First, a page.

Federal Law Protects Privacy Rights of Employees and Job Applicants During Hiring Process

magnifierEmployers frequently conduct background checks on job applicants by obtaining a consumer report from a credit reporting agency (CRA). In some cases, such as jobs in law enforcement or jobs requiring security clearances, employers are required to conduct background checks for specific issues. Background checks also make sense for certain types of jobs. For example, an employer hiring for a position that involves handling large amounts of money might want to check for excessive problems with debt or past convictions for offenses like fraud or embezzlement. By relying on CRAs to provide background information on job applicants, employers rely on the accuracy of the information they provide. Since these reports are not always accurate, the federal Fair Credit Reporting Act (FCRA) regulates both CRAs and employers. The Federal Trade Commission (FTC) recently offered some guidance to employers regarding FCRA compliance in a blog post. Job applicants might find the FTC’s post useful as a guide to potential warning signs in the job application process.

In the context of employment, the FCRA requires both CRAs and employers to follow specific procedures. An employer must give a job applicant a “clear and conspicuous disclosure…in a document that consists solely of the disclosure” detailing its intent to obtain a consumer report as part of the hiring process, and it must obtain the applicant’s written consent. 15 U.S.C. § 1681b(b)(2). A CRA may not issue a consumer report to an employer unless it obtains a certification from the employer stating that the employer has fulfilled all of its obligations regarding disclosure and consent and that it will comply with all additional requirements under the FCRA. Id. at § 1681b(b)(1).

If an employer decides not to hire an applicant because of information contained in a consumer report, the FCRA requires it to provide a copy of the report to the applicant, along with a written description of the applicant’s legal rights. Id. at §§ 1681b(b)(3), 1681g(c). This allows the applicant to review the information that the employer saw and to use other legal mechanisms provided by the FCRA to correct incorrect or incomplete information. The employer must allow a reasonable amount of time for the applicant to review the report and communicate with the CRA that issued it.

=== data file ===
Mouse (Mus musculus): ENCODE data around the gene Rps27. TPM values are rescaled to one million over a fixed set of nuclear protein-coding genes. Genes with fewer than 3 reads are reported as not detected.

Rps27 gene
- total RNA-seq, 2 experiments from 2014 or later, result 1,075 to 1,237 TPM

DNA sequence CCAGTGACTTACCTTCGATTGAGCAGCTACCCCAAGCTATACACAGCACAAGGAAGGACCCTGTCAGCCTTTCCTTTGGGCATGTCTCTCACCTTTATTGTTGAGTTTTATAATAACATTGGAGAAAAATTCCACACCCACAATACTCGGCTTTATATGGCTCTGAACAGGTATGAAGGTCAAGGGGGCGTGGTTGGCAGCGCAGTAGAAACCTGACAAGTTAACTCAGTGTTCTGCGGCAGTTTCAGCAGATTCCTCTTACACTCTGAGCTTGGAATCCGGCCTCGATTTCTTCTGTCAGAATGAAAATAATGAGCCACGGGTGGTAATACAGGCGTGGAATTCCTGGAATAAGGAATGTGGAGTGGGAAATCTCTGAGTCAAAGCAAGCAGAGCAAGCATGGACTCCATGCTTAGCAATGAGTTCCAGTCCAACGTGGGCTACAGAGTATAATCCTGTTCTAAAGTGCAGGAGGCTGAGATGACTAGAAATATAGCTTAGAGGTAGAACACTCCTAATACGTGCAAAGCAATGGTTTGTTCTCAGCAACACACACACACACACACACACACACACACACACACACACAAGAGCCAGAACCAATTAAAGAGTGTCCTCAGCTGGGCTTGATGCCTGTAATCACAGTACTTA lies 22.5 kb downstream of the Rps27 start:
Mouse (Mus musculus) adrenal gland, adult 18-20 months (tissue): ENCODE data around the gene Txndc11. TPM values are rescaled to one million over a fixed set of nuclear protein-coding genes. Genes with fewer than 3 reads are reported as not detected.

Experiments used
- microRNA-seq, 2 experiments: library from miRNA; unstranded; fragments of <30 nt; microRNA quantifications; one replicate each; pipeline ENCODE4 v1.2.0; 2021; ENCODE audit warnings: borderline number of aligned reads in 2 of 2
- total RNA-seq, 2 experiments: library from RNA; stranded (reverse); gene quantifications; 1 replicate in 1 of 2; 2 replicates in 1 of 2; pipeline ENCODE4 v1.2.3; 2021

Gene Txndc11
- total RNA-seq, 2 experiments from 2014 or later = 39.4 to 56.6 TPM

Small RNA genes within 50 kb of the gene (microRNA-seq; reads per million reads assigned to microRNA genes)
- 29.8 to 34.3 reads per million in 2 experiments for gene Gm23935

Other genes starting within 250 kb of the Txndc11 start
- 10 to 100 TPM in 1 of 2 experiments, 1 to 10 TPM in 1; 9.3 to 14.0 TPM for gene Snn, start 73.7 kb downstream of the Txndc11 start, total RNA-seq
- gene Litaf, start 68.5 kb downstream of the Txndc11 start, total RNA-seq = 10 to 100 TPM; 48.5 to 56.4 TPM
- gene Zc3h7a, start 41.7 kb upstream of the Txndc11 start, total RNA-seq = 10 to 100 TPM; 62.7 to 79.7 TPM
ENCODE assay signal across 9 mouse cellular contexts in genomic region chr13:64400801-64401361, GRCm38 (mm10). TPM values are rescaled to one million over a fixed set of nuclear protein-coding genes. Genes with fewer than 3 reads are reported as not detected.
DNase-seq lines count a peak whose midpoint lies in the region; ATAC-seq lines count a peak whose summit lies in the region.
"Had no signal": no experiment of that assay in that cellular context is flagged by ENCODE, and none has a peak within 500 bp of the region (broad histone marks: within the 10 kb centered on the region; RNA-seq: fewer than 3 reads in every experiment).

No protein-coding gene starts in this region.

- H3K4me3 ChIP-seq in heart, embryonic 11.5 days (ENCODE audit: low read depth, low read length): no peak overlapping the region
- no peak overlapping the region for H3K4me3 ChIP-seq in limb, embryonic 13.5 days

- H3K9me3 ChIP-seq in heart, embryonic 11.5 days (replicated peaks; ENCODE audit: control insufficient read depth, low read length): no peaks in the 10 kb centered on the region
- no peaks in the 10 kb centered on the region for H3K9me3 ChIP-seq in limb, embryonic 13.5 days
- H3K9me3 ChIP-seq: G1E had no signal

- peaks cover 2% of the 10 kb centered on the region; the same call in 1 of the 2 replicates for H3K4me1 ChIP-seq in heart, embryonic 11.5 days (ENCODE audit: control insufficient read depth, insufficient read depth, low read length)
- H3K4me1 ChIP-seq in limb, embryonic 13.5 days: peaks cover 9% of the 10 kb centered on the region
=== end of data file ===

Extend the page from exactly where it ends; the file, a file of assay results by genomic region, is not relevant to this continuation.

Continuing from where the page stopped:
The FTC published a blog post in April 2017 with guidance for employers about their obligations under §§ 1681b(b)(2) and (3). Job applicants may also find this guidance useful. The blog post cautions employers about language in the required disclosure that purports to limit their liability, such as by asking applicants to acknowledge in advance that “hiring decisions are based on legitimate non-discriminatory reasons.” It also advises against “overly broad authorizations” that ask applicants to agree to release information that the FCRA excludes from consumer reports, such as bankruptcy cases from over a decade ago.

If you are involved in a dispute with a current, former, or prospective employer in New Jersey or New York, the experienced and knowledgeable employment attorneys at the Resnick Law Group may be able to help you. Contact us today online, at 973-781-1204, or at 646-867-7997.

More Blog Posts:

Federal Judge Addresses Injury-in-Fact in New Jersey Employment Class Action, The New Jersey Employment Law Firm Blog, February 2, 2017

New Jersey Lawsuit Accuses Employer of Failing to Make Disclosures Related to Credit Checks, as Required by Federal Law, The New Jersey Employment Law Firm Blog, August 18, 2016

Job Applicant Claims Employment Background Check Violates Federal Law in New Jersey Lawsuit, The New Jersey Employment Law Firm Blog, December 27, 2015

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